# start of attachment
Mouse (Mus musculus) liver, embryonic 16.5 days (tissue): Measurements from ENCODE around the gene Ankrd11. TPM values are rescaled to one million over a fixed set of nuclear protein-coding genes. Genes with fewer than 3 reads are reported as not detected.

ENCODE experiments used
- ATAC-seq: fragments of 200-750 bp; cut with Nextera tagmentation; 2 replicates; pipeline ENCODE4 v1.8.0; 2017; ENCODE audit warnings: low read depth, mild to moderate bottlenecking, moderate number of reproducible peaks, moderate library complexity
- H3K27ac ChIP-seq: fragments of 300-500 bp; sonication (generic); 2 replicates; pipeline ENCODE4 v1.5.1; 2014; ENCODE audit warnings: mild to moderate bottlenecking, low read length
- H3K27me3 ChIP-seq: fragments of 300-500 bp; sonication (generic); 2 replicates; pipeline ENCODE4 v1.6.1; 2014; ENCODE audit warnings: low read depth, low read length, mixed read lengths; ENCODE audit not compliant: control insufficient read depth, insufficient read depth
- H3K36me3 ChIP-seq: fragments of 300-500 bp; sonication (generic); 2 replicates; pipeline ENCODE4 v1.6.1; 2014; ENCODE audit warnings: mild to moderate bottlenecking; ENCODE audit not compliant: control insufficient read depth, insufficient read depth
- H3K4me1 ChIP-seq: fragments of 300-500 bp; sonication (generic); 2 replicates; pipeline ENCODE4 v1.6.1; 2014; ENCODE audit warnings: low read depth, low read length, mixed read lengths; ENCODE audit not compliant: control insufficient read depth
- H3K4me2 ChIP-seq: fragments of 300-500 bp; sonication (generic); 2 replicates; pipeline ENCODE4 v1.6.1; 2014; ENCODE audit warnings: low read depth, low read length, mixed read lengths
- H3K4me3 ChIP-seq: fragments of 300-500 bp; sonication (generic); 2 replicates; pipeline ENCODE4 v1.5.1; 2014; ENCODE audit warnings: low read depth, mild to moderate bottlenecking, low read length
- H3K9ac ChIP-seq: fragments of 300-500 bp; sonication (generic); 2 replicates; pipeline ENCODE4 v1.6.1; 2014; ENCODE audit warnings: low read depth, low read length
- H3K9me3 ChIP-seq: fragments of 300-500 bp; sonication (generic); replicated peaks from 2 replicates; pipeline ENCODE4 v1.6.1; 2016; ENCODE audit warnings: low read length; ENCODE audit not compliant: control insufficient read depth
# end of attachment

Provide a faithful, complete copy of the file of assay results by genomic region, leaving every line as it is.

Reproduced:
Mouse (Mus musculus) liver, embryonic 16.5 days (tissue): Measurements from ENCODE around the gene Ankrd11. TPM values are rescaled to one million over a fixed set of nuclear protein-coding genes. Genes with fewer than 3 reads are reported as not detected.

ENCODE experiments used
- ATAC-seq: fragments of 200-750 bp; cut with Nextera tagmentation; 2 replicates; pipeline ENCODE4 v1.8.0; 2017; ENCODE audit warnings: low read depth, mild to moderate bottlenecking, moderate number of reproducible peaks, moderate library complexity
- H3K27ac ChIP-seq: fragments of 300-500 bp; sonication (generic); 2 replicates; pipeline ENCODE4 v1.5.1; 2014; ENCODE audit warnings: mild to moderate bottlenecking, low read length
- H3K27me3 ChIP-seq: fragments of 300-500 bp; sonication (generic); 2 replicates; pipeline ENCODE4 v1.6.1; 2014; ENCODE audit warnings: low read depth, low read length, mixed read lengths; ENCODE audit not compliant: control insufficient read depth, insufficient read depth
- H3K36me3 ChIP-seq: fragments of 300-500 bp; sonication (generic); 2 replicates; pipeline ENCODE4 v1.6.1; 2014; ENCODE audit warnings: mild to moderate bottlenecking; ENCODE audit not compliant: control insufficient read depth, insufficient read depth
- H3K4me1 ChIP-seq: fragments of 300-500 bp; sonication (generic); 2 replicates; pipeline ENCODE4 v1.6.1; 2014; ENCODE audit warnings: low read depth, low read length, mixed read lengths; ENCODE audit not compliant: control insufficient read depth
- H3K4me2 ChIP-seq: fragments of 300-500 bp; sonication (generic); 2 replicates; pipeline ENCODE4 v1.6.1; 2014; ENCODE audit warnings: low read depth, low read length, mixed read lengths
- H3K4me3 ChIP-seq: fragments of 300-500 bp; sonication (generic); 2 replicates; pipeline ENCODE4 v1.5.1; 2014; ENCODE audit warnings: low read depth, mild to moderate bottlenecking, low read length
- H3K9ac ChIP-seq: fragments of 300-500 bp; sonication (generic); 2 replicates; pipeline ENCODE4 v1.6.1; 2014; ENCODE audit warnings: low read depth, low read length
- H3K9me3 ChIP-seq: fragments of 300-500 bp; sonication (generic); replicated peaks from 2 replicates; pipeline ENCODE4 v1.6.1; 2016; ENCODE audit warnings: low read length; ENCODE audit not compliant: control insufficient read depth